Tomatoes — You can chop them and freeze into serving sizes or recipe sizes in airtight containers. You can only use them for sauces after freezing or in a soup or stew where texture isn’t as important.

Oranges & Citrus — You cannot freeze the fruit but you can freeze the zest. Zest onto a paper towel, and let dry out a bit, then freeze in one layer on a pan for about an hour. Pour into a airtight container to use in recipes.

Rice & Potatoes — They freeze fine in casseroles and dishes, but it does change their texture a bit. You cannot freeze them raw; you must precook and then freeze.

Pasta – While many places have pasta on the ‘no freeze’ list, you can freeze cooked or frozen pasta. It is recommended that you freeze pasta for some dishes uncooked because it will cook during the reheating and you don’t want to overcook it. But, you need to use prepared dried pasta and not freshly made pasta that isn’t dried.

The important thing is to remember to prepare the dishes correctly for storage and to reheat them properly. You have to be sure that your freezer is the right temperature, (under 0°F) and in good repair and that you consider the moisture content of anything that you plan to freeze. Moisture expands when it freezes.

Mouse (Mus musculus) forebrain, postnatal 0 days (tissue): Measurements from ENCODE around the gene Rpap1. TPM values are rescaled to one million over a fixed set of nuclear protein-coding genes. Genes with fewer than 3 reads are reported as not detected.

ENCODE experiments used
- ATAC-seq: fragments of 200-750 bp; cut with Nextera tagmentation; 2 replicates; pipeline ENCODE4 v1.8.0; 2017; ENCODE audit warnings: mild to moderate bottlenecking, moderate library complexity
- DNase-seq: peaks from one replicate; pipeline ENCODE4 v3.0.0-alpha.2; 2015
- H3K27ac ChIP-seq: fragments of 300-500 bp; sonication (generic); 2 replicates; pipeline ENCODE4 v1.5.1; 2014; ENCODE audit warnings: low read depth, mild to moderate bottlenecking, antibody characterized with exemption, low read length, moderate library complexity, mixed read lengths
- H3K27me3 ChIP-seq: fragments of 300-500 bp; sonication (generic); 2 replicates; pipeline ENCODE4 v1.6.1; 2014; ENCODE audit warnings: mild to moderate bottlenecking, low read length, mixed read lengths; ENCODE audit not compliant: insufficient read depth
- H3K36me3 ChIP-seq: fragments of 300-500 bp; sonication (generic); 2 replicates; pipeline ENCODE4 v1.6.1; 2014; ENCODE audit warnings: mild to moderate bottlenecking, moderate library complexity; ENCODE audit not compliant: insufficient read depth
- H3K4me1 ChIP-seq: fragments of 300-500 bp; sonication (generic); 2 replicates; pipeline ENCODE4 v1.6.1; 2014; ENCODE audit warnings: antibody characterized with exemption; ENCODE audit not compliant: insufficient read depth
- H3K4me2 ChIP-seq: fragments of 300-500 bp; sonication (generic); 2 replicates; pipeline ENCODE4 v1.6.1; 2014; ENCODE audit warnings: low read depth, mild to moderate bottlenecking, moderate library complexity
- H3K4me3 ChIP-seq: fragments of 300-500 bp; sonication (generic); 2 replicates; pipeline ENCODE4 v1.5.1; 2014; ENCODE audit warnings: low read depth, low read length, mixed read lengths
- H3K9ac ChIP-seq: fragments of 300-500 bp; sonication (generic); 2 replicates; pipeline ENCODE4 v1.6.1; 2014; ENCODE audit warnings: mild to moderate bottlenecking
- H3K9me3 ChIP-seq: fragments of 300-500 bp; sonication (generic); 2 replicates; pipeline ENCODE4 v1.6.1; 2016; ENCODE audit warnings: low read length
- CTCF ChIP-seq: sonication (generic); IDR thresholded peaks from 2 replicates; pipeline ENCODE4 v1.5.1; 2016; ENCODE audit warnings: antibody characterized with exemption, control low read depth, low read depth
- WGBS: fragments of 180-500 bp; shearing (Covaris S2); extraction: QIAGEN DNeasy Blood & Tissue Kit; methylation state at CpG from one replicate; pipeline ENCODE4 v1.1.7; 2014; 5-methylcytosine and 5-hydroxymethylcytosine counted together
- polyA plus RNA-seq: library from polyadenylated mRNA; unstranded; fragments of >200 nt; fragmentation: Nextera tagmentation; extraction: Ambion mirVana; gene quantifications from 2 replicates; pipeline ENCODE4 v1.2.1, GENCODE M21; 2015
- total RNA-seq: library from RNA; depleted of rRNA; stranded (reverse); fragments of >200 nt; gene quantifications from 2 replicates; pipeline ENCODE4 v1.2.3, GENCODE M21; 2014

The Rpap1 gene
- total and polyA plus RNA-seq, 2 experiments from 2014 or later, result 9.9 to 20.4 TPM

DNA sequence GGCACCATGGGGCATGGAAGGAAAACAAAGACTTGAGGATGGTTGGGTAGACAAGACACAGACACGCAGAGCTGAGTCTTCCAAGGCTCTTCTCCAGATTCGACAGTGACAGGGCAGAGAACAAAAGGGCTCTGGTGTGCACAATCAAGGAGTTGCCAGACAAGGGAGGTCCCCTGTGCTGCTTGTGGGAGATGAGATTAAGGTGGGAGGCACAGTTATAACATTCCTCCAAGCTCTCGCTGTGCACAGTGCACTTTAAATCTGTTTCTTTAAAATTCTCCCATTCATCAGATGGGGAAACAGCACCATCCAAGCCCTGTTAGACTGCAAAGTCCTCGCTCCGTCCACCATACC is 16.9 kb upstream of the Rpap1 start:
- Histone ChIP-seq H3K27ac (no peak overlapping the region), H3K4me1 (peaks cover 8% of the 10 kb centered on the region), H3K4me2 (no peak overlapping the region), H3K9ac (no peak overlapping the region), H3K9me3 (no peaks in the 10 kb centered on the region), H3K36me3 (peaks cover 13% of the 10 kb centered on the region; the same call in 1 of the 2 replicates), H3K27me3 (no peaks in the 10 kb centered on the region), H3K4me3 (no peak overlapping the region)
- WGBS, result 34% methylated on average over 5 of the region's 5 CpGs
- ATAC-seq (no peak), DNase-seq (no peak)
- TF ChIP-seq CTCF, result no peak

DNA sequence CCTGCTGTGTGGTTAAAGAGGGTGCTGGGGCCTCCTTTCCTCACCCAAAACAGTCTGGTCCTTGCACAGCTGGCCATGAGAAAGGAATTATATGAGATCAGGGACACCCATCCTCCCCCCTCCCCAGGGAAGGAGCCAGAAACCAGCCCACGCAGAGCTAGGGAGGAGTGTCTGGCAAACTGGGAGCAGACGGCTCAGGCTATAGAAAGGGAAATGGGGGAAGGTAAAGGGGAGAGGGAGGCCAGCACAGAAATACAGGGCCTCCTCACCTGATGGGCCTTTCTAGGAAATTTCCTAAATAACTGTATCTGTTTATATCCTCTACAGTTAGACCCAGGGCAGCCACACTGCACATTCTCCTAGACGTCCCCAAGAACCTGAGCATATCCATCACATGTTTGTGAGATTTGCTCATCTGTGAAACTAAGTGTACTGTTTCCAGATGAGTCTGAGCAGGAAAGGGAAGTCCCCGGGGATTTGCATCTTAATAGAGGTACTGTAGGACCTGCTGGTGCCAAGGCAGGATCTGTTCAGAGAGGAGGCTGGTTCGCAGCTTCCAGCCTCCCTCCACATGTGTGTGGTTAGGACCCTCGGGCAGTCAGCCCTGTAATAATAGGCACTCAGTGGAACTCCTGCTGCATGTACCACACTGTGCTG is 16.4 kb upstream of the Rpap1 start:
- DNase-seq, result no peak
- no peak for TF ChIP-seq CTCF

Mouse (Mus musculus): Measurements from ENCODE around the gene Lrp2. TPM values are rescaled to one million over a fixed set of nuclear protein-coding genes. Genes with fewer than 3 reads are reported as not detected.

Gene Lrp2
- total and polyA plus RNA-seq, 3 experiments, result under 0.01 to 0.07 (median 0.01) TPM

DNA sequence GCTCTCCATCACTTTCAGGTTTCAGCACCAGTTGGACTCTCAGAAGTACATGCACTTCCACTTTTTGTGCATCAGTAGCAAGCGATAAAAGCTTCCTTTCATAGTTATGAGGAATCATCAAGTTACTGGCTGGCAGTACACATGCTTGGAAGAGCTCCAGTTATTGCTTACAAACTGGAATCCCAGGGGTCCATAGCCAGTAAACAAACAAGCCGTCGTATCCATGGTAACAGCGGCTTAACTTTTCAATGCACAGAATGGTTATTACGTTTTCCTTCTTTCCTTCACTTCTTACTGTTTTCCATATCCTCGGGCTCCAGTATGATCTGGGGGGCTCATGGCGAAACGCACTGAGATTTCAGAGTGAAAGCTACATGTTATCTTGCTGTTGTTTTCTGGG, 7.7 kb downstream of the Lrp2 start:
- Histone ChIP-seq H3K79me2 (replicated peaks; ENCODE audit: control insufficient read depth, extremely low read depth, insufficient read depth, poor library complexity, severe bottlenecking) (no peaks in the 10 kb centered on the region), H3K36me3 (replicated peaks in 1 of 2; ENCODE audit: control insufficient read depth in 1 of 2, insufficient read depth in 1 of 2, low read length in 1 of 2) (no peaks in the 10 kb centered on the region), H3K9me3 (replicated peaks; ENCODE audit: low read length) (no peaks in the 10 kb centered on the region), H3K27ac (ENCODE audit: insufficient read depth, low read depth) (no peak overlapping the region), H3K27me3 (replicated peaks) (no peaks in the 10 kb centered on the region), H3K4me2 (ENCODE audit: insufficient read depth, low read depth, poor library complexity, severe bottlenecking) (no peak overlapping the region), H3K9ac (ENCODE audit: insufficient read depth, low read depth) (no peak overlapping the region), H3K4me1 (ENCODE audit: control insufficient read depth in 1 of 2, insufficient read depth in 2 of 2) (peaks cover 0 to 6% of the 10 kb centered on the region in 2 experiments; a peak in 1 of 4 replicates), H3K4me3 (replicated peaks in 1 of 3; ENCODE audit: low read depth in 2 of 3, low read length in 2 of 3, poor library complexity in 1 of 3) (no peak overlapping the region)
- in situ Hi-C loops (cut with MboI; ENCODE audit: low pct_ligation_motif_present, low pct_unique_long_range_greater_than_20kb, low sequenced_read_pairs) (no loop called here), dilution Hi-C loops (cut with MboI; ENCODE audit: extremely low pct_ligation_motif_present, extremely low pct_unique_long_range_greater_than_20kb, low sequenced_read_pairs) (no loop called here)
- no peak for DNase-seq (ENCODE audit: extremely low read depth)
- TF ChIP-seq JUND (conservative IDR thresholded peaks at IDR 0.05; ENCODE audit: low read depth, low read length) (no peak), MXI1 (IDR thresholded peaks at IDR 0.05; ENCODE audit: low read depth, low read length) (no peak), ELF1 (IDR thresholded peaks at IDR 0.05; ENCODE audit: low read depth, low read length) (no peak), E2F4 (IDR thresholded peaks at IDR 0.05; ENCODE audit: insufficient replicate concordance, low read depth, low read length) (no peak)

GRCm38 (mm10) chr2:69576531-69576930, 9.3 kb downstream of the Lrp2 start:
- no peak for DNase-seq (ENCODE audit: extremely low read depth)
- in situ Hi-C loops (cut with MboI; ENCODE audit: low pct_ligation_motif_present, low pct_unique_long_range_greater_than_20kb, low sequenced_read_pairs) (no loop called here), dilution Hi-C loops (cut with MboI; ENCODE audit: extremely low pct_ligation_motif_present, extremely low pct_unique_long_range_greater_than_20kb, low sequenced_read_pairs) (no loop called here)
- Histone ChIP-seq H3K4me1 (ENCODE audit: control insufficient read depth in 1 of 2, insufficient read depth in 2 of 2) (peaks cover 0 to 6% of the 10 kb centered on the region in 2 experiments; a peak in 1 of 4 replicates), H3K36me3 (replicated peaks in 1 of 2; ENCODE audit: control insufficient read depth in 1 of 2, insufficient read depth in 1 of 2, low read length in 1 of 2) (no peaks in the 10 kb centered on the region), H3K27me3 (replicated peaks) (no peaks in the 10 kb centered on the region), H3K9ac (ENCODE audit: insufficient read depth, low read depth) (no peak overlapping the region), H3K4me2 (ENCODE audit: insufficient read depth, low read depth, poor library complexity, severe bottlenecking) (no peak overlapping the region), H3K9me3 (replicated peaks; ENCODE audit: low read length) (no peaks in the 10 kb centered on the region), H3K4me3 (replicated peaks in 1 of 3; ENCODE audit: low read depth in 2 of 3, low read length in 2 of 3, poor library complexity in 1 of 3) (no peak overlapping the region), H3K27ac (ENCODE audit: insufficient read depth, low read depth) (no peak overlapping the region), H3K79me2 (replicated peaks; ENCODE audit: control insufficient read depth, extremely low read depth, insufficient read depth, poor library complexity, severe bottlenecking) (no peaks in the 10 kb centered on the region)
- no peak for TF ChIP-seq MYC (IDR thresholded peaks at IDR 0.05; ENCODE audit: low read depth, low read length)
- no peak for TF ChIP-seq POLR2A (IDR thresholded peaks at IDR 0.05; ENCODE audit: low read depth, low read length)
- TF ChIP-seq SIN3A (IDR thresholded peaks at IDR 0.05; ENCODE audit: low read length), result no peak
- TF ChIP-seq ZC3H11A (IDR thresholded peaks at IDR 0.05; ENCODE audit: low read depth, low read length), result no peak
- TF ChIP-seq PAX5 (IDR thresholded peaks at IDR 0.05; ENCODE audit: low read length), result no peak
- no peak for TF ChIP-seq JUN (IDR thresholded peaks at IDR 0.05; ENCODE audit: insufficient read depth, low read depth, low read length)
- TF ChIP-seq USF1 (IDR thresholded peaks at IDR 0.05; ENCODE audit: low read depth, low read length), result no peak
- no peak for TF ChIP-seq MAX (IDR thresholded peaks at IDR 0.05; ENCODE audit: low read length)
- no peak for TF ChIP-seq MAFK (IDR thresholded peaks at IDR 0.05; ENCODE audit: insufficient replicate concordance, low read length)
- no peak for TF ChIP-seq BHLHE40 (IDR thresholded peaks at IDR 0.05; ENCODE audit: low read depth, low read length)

Tips for Freezer Cooking Success

When you decide to try freezer cooking for the first time it’s important to learn from people who have experienced failure before you. There are some tried and true tips to make sure you have a successful freezer cooking experience that you should follow.

Be Prepared

It’s important to get prepared for your cooking session if you’re going to cook several freezer meals at once. Even if you are just doubling your nightly meal to “feed the freezer” you want to get everything prepared, make sure you have all the ingredients, the storage containers, and everything set up in an assembly line to make it easier.

Get Comfortable

This isn’t the time to wear your good clothing or pearls and certainly not uncomfortable shoes. In fact, you probably should wear a good pair of shoes that are meant for standing for long periods of time to make it easier on your feet and back. If you can invest in a comfortable standing mat for your kitchen floor all the better. Have a snack before you start to avoid snacking as you cook.

Shop with a List